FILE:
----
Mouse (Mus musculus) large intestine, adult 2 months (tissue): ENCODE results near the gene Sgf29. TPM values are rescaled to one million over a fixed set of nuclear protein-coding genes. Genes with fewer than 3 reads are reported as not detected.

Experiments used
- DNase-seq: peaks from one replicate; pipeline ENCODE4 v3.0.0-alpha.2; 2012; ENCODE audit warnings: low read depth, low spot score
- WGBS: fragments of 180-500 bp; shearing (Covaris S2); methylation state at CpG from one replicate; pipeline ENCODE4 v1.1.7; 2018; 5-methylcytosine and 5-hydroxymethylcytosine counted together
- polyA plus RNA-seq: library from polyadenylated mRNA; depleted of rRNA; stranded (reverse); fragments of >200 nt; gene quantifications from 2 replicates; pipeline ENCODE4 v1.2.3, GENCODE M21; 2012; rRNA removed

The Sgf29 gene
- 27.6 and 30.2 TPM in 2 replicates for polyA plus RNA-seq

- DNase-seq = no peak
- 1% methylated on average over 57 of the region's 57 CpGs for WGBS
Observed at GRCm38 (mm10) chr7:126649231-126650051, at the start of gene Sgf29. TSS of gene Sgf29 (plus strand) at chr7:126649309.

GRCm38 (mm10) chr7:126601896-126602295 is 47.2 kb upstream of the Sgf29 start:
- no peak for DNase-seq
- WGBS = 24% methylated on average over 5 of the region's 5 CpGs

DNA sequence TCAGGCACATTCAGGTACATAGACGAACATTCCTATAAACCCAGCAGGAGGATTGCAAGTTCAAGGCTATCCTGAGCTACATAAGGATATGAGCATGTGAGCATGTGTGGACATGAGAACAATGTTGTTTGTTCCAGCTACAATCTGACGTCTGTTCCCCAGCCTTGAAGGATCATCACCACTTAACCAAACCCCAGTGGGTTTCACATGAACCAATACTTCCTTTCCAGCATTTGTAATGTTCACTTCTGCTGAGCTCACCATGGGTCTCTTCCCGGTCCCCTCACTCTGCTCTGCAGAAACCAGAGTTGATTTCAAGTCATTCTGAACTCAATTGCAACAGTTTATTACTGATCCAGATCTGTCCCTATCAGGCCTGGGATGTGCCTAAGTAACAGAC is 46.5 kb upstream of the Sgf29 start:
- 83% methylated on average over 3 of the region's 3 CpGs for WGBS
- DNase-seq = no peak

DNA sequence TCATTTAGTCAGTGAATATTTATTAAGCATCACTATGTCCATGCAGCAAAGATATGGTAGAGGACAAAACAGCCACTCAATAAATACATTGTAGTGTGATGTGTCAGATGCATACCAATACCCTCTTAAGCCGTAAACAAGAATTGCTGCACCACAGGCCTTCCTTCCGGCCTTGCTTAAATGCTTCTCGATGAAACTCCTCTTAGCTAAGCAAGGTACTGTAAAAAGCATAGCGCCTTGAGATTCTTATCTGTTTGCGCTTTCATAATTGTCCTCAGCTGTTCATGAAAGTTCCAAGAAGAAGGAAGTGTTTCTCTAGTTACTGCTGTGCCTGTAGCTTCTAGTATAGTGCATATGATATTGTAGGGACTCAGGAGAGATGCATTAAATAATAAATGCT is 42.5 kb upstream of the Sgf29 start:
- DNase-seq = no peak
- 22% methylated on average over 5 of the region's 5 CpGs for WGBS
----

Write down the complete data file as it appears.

Mouse (Mus musculus) large intestine, adult 2 months (tissue): ENCODE results near the gene Sgf29. TPM values are rescaled to one million over a fixed set of nuclear protein-coding genes. Genes with fewer than 3 reads are reported as not detected.

Experiments used
- DNase-seq: peaks from one replicate; pipeline ENCODE4 v3.0.0-alpha.2; 2012; ENCODE audit warnings: low read depth, low spot score
- WGBS: fragments of 180-500 bp; shearing (Covaris S2); methylation state at CpG from one replicate; pipeline ENCODE4 v1.1.7; 2018; 5-methylcytosine and 5-hydroxymethylcytosine counted together
- polyA plus RNA-seq: library from polyadenylated mRNA; depleted of rRNA; stranded (reverse); fragments of >200 nt; gene quantifications from 2 replicates; pipeline ENCODE4 v1.2.3, GENCODE M21; 2012; rRNA removed

The Sgf29 gene
- 27.6 and 30.2 TPM in 2 replicates for polyA plus RNA-seq

- DNase-seq = no peak
- 1% methylated on average over 57 of the region's 57 CpGs for WGBS
Observed at GRCm38 (mm10) chr7:126649231-126650051, at the start of gene Sgf29. TSS of gene Sgf29 (plus strand) at chr7:126649309.

GRCm38 (mm10) chr7:126601896-126602295 is 47.2 kb upstream of the Sgf29 start:
- no peak for DNase-seq
- WGBS = 24% methylated on average over 5 of the region's 5 CpGs

DNA sequence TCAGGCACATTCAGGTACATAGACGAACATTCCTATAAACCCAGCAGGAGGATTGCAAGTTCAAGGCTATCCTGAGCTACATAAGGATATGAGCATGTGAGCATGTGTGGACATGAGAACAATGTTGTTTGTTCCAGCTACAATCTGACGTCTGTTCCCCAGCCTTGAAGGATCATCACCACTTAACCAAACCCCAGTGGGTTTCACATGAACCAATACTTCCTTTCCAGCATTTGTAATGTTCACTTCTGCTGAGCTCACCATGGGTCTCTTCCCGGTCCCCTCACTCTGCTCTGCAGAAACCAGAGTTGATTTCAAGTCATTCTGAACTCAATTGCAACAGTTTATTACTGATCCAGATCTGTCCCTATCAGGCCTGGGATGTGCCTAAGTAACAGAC is 46.5 kb upstream of the Sgf29 start:
- 83% methylated on average over 3 of the region's 3 CpGs for WGBS
- DNase-seq = no peak

DNA sequence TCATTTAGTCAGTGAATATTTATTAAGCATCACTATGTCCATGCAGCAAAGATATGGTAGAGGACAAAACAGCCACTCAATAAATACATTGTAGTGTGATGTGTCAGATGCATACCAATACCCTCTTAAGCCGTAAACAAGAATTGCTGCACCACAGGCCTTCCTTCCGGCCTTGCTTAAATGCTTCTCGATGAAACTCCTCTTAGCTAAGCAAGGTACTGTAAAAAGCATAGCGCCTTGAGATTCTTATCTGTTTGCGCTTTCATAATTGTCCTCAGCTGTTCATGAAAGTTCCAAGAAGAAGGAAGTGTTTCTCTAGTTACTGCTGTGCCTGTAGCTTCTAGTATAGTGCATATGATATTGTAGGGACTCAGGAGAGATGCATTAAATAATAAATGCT is 42.5 kb upstream of the Sgf29 start:
- DNase-seq = no peak
- 22% methylated on average over 5 of the region's 5 CpGs for WGBS